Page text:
Many thanks to reader and commenter Jeff for bringing that lawn sign to my attention. It’s available here. I wish I had thought of it; one of these days I’ll get around to making a “Bias Makes You Stupid” T-shirt as an Ethics Alarms accessory. I would never post such a sign on my lawn for the same reason I object to the virtue-signaling signs in my neighborhood: I didn’t ask to my neighbors’ political views thrust in my face, and I don’t inflict mine of them. However, if a someone living in a house on my cul-de-sac inflicted a “No human being is illegal” missive on their lawn where I had to look at it every day, the sign above would be going up as a response faster than you can say “Jack Robinson,” though I don’t know why anyone would say “Jack Robinson.”
1. Roger Angell on caring…It’s September, and the Boston Red Sox and New York Yankees start a three game series tonight with nine games left to the season. It could well determined which of the two teams will go on to the post-season, with a shot at the World Series. The encounter brings back a flood of memories, wonderful and horrible, about previous Sox-Yankee battles of note, including one from 1949, before I was born. I worked with a veteran lawyer at a D.C. association who was perpetually bitter about all things, and all because the Red Sox blew a pennant to New York that year by choking away the final two games of the season. For me, moments like this are reassuring and keep me feeling forever young: as I watch such games, I realize that I am doing and and feeling exactly what I was doing and feeling from the age of 12 on. Nothing has changed. Roger Angell, one of my favorite writers, eloquently described why this is important in his essay “Agincourt and After,” from his collection,”Five Seasons”:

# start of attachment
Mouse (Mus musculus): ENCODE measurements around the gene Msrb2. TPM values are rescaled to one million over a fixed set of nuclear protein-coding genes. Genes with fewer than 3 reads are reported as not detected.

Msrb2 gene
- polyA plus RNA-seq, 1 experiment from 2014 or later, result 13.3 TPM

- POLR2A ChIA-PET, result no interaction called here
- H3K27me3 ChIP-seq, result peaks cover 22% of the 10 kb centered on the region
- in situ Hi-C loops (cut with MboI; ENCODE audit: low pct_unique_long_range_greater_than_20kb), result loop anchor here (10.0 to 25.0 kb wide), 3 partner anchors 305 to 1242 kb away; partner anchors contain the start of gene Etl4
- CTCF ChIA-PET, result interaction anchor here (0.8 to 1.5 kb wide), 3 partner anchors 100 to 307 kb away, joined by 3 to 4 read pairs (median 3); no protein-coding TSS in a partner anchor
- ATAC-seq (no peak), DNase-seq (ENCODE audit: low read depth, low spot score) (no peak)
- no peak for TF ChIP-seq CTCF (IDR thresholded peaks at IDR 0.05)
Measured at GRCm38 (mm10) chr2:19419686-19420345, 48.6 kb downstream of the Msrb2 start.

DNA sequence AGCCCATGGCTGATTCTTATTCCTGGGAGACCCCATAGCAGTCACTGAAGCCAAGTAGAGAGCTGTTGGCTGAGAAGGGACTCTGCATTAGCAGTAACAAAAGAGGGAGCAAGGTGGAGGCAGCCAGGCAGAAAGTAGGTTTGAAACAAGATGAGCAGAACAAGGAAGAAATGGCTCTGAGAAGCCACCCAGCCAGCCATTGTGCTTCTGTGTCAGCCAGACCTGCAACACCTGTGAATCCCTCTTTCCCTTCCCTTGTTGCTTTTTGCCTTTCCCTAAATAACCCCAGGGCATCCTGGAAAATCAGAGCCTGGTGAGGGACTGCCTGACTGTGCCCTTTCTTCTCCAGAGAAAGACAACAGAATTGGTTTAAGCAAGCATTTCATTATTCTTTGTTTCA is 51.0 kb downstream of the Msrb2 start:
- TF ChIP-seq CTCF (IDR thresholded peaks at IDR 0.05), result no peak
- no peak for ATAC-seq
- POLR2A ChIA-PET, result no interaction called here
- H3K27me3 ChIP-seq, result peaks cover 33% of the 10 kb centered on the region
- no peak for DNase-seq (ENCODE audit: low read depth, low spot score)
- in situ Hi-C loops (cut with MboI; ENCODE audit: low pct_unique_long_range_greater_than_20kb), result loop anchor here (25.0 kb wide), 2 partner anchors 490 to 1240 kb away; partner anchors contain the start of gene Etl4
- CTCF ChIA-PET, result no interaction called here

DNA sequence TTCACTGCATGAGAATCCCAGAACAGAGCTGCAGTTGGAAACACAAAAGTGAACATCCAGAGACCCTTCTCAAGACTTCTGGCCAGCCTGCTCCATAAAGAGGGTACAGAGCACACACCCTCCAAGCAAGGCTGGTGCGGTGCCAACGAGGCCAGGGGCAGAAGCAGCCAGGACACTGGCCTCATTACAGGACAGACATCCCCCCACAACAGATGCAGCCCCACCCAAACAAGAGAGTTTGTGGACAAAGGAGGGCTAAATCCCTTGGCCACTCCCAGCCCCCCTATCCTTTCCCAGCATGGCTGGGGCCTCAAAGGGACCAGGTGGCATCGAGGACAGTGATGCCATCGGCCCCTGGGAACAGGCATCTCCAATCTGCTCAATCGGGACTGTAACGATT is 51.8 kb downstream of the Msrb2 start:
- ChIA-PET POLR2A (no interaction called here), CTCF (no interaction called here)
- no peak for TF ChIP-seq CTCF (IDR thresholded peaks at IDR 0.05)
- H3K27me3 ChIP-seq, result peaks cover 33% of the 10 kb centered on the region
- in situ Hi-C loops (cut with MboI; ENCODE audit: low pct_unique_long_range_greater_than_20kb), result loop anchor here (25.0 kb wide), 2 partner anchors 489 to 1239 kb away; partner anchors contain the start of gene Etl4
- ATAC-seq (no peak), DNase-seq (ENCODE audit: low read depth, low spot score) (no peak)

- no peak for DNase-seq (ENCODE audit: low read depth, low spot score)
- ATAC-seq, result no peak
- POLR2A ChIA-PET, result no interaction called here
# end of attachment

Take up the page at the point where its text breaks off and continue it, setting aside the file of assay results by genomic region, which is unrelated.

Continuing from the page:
“It is foolish and childish, on the face of it, to affiliate ourselves with anything so insignificant and patently contrived and commercially exploitive as a professional sports team, and the amused superiority and icy scorn that the non-fan directs at the sports nut (I know this look — I know it by heart) is understandable and almost unanswerable. Almost. What is left out of this calculation, it seems to me, is the business of caring — caring deeply and passionately, really caring — which is a capacity or an emotion that has almost gone out of our lives. And so it seems possible that we have come to a time when it no longer matters so much what the caring is about, how frail or foolish is the object of that concern, as long as the feeling itself can be saved. Naivete — the infantile and ignoble joy that sends a grown man or woman to dancing and shouting with joy in the middle of the night over the haphazardous flight of a distant ball — seems a small price to pay for such a gift.”
A small price indeed.
2. PBS may be a progressive propaganda organ, but the facts will out. A streaming service offers the channel’s documentaries for a pittance, and they are a reliable source of perspective and enlightenment. One that my wife and I watched this past week was about the development of the FDA and other federal agencies that protected the public and workers. When workers at manufacturing plants making leaded gasoline started dying of lead poisoning, the government scientists’ solution was to just ban the product. General Motors and Standard Oil fought back and overturned the ban, assuring Congress that they could make leaded gas safe to produce, and they did. This was a classic example of why we must not let scientists dictate public policy: leaded gasoline transformed transportation and benefited the public. The scientists’ approach was just to eliminate risk; they didn’t care about progress, the economy, jobs or anything else. Science needs to be one of many considerations, and when scientists have been co-opted by partisan bias, as they are now, this is more true than ever.